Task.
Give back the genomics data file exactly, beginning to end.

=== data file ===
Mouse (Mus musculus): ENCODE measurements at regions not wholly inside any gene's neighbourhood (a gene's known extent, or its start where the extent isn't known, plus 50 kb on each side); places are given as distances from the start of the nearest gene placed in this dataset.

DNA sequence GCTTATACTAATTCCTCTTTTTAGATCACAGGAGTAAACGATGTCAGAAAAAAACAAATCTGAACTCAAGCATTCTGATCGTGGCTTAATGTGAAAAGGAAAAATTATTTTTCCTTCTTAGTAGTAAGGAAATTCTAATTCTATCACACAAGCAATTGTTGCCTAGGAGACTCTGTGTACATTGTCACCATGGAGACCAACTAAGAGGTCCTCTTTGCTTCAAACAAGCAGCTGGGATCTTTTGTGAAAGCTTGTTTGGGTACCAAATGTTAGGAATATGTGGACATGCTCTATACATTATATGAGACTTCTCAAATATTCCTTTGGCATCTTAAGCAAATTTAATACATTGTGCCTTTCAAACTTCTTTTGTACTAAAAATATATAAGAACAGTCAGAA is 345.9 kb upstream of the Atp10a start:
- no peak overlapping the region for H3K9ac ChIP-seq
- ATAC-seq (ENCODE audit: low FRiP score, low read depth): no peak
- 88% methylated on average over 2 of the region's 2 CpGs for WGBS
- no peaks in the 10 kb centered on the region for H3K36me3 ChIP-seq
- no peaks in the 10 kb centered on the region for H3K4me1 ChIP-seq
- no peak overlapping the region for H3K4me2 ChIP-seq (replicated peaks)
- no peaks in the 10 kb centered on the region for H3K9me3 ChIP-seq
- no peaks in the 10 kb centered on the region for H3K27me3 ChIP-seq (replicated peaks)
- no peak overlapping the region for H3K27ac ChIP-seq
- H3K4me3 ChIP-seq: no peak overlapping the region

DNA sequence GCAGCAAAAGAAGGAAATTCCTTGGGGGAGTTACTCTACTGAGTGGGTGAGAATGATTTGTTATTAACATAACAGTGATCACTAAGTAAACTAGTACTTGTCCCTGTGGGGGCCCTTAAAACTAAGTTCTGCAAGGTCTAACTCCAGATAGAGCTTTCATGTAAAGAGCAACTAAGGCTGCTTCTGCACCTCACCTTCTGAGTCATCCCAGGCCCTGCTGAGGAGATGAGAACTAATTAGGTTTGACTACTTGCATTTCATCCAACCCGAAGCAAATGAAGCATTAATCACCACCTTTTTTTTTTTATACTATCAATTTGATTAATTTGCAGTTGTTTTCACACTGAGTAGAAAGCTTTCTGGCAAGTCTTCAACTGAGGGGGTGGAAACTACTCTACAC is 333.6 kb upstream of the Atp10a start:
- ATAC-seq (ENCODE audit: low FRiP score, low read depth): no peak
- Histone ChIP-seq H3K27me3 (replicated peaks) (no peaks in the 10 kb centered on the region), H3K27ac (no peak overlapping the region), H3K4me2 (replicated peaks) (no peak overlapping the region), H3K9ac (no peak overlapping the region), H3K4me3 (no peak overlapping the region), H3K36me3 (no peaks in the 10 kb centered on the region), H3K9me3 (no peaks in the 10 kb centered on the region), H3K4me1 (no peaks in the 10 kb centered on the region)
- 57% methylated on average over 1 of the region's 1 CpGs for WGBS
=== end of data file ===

Mouse (Mus musculus): ENCODE measurements at regions not wholly inside any gene's neighbourhood (a gene's known extent, or its start where the extent isn't known, plus 50 kb on each side); places are given as distances from the start of the nearest gene placed in this dataset.

DNA sequence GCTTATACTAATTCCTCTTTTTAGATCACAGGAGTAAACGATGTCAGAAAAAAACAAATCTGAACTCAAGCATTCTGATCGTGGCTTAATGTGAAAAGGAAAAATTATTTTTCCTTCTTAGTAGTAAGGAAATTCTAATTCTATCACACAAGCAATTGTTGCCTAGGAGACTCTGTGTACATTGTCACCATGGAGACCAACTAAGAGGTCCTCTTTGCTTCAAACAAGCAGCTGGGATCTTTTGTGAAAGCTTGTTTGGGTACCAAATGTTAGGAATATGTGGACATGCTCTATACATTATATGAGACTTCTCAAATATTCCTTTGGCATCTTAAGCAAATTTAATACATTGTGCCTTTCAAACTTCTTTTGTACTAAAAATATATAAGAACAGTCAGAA is 345.9 kb upstream of the Atp10a start:
- no peak overlapping the region for H3K9ac ChIP-seq
- ATAC-seq (ENCODE audit: low FRiP score, low read depth): no peak
- 88% methylated on average over 2 of the region's 2 CpGs for WGBS
- no peaks in the 10 kb centered on the region for H3K36me3 ChIP-seq
- no peaks in the 10 kb centered on the region for H3K4me1 ChIP-seq
- no peak overlapping the region for H3K4me2 ChIP-seq (replicated peaks)
- no peaks in the 10 kb centered on the region for H3K9me3 ChIP-seq
- no peaks in the 10 kb centered on the region for H3K27me3 ChIP-seq (replicated peaks)
- no peak overlapping the region for H3K27ac ChIP-seq
- H3K4me3 ChIP-seq: no peak overlapping the region

DNA sequence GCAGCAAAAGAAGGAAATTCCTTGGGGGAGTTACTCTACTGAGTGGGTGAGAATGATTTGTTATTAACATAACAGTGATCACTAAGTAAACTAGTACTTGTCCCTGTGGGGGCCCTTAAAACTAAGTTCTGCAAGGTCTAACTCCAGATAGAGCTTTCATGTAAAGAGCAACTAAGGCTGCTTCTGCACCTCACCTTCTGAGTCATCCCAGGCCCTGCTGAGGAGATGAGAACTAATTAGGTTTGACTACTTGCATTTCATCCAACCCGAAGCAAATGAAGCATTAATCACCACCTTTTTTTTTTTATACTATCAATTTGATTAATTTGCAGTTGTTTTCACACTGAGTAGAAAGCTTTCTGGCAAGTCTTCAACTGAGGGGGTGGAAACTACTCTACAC is 333.6 kb upstream of the Atp10a start:
- ATAC-seq (ENCODE audit: low FRiP score, low read depth): no peak
- Histone ChIP-seq H3K27me3 (replicated peaks) (no peaks in the 10 kb centered on the region), H3K27ac (no peak overlapping the region), H3K4me2 (replicated peaks) (no peak overlapping the region), H3K9ac (no peak overlapping the region), H3K4me3 (no peak overlapping the region), H3K36me3 (no peaks in the 10 kb centered on the region), H3K9me3 (no peaks in the 10 kb centered on the region), H3K4me1 (no peaks in the 10 kb centered on the region)
- 57% methylated on average over 1 of the region's 1 CpGs for WGBS